What to Expect When Recovering From a Tummy Tuck Surgery
Updated: Nov 6, 2020
Tummy Tuck surgery is a highly effective and increasingly popular treatment for patients with loose tissue after pregnancy or major weight loss. Even individuals of otherwise normal body weight and proportions can develop an abdomen that protrudes or is loose and saggy due to aging, heredity, prior surgery, or fluctuations in weight. According to 2015 ASPS (American Society of Plastic Surgeons) Cosmetic Surgery statistics, there were 127,967 tummy tuck procedures performed in 2015, which is a 9% increase from 2014 to 2015 and a 104% increase from 2000.
Tummy Tuck Surgery, also known as Abdominoplasty, removes excess skin and fat from the middle and lower abdomen, and tightens the muscle and fascia of the abdominal wall, resulting in an abdominal profile that is smoother and firmer than before. Recovery time from a tummy tuck surgery is highly dependent on the extent of the procedure, as it requires internal healing of the abdominal muscles as well as external healing of the skin.
Initial Tummy Tuck Recovery
Immediately following the surgery, the patient should take time off to rest for a couple days to allow the body to recover. When resting, either in bed or on the sofa, the patient should never lie on their stomach when recovering from abdominoplasty surgery. It is recommended to lie on your back, and it is important for your head to be elevated and your legs slightly bent with pillows underneath your knees for support. This position allows your skin to be relaxed and puts less tension on the wound. The patient should also keep movement to a minimum and drink plenty of fluids.
Binder and Compression Garments Following a Tummy Tuck Procedure
Following the surgery, a binder is often provided for patients to wear for 2 weeks. With a tummy tuck surgery, there is a tendency for fluid to accumulate in the under area of the abdomen. Wearing a binder helps keep this area under tension, therefore reducing the chance of fluid building up, and allowing the area to correctly heal. If the tummy tuck is combined with liposuction, the patient will wear a special compression garment to minimize swelling and prevent fluid accumulations. It is recommended for the patient to wear the garment for eight weeks to ensure that the abdomen heals properly. The compression garment also provides support and comfort when properly fitted.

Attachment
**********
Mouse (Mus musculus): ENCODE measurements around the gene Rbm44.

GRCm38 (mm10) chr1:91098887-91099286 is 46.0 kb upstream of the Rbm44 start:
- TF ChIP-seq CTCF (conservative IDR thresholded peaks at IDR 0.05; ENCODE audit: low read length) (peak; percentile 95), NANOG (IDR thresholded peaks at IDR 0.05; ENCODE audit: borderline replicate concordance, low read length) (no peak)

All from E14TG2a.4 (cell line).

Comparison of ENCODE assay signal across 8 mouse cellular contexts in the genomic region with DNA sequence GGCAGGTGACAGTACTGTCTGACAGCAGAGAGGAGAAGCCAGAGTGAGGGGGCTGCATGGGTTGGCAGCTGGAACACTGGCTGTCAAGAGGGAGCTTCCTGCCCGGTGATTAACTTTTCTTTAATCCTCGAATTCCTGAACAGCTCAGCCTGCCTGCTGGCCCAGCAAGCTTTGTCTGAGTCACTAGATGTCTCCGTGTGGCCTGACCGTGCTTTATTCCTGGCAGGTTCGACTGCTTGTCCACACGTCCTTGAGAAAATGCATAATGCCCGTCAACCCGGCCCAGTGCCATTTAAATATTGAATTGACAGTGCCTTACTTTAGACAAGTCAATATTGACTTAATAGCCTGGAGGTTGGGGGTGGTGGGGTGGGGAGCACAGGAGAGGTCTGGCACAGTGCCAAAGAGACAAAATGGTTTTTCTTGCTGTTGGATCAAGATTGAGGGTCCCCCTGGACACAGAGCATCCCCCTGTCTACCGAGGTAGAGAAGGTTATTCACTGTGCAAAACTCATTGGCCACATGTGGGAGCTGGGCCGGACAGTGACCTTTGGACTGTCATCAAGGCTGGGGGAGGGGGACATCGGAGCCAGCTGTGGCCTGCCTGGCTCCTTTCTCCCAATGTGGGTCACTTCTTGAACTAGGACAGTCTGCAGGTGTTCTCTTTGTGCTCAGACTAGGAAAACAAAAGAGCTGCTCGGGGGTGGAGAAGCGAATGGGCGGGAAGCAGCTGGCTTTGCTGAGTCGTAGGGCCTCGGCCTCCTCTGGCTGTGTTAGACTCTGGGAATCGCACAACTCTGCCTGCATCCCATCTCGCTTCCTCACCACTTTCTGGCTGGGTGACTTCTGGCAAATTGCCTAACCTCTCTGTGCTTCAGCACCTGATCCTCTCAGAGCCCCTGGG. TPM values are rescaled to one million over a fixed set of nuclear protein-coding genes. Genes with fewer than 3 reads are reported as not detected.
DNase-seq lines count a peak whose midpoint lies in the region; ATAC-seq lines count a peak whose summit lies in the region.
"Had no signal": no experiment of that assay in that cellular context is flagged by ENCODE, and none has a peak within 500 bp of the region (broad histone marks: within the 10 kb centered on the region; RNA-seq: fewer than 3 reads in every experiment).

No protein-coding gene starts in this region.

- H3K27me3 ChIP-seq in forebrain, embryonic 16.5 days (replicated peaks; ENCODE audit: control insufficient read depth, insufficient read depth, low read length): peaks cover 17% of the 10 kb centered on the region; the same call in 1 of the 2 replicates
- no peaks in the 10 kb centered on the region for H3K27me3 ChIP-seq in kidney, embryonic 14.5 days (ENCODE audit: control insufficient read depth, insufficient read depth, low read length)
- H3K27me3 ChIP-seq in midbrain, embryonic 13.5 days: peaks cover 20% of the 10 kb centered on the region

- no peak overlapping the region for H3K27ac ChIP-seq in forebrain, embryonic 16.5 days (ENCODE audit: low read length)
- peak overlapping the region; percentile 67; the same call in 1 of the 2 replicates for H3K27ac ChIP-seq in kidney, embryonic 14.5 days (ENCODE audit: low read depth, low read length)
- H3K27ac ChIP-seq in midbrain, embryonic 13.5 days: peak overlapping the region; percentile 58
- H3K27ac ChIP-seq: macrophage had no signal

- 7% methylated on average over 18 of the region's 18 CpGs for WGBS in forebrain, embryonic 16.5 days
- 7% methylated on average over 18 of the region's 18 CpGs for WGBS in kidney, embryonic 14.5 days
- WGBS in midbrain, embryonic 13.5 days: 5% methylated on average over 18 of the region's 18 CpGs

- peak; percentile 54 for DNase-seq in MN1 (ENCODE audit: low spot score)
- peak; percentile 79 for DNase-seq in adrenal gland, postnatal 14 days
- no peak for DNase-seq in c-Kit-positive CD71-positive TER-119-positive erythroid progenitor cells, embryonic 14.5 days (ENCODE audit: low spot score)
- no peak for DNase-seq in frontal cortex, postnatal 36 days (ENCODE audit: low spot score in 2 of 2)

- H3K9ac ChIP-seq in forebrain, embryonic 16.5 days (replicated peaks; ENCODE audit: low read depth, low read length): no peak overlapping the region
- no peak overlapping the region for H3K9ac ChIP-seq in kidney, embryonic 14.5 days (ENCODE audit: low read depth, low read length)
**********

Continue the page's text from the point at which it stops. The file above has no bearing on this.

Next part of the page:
Removing Surgical Drains
After tummy tuck surgery, most patients will have two or more surgical drains put in to collect excess fluid that collects behind the abdominoplasty incision. Each surgical drain consists of a clear tube that leads out of the body to a small bulb. The drain is often placed below the main incision through a very short incision. The bulb needs to be emptied when it is full, and often the patient is asked to chart how much fluid has been drained each day. The fluid collected may range from yellow to brown to red, though if the color is very red, smells bad, or exceeds a certain volume, your surgeon may ask you to contact them directly to address any issues one may have. Drains are often removed at your follow-up visit 3-5 days after your surgery, but depend on the amount of fluid still being collected in the drains.
Resuming Activities After Surgery
Most patients should be able to return to work 5-7 days after the surgery, and resume most activities after 5-7 weeks. After a tummy tuck procedure, it is important for a patient to maintain a healthy lifestyle to ensure optimal results, however, jumping back into a rigorous workout regimen too quickly after a tummy tuck surgery can make recovery more difficult and longer. It is important to start slowly and listen to your body. Patients may typically start to resume light exercise two weeks after the surgery, but heavy lifting of weight more than 15 lb, sit-ups, and crunches should not resume until 8 weeks after the surgery.
In order to ensure a successful operation with optimal results, it is important to listen to all of the post-operative instructions provided by your plastic surgeon, including attending follow-up visits so your progress may be monitored.
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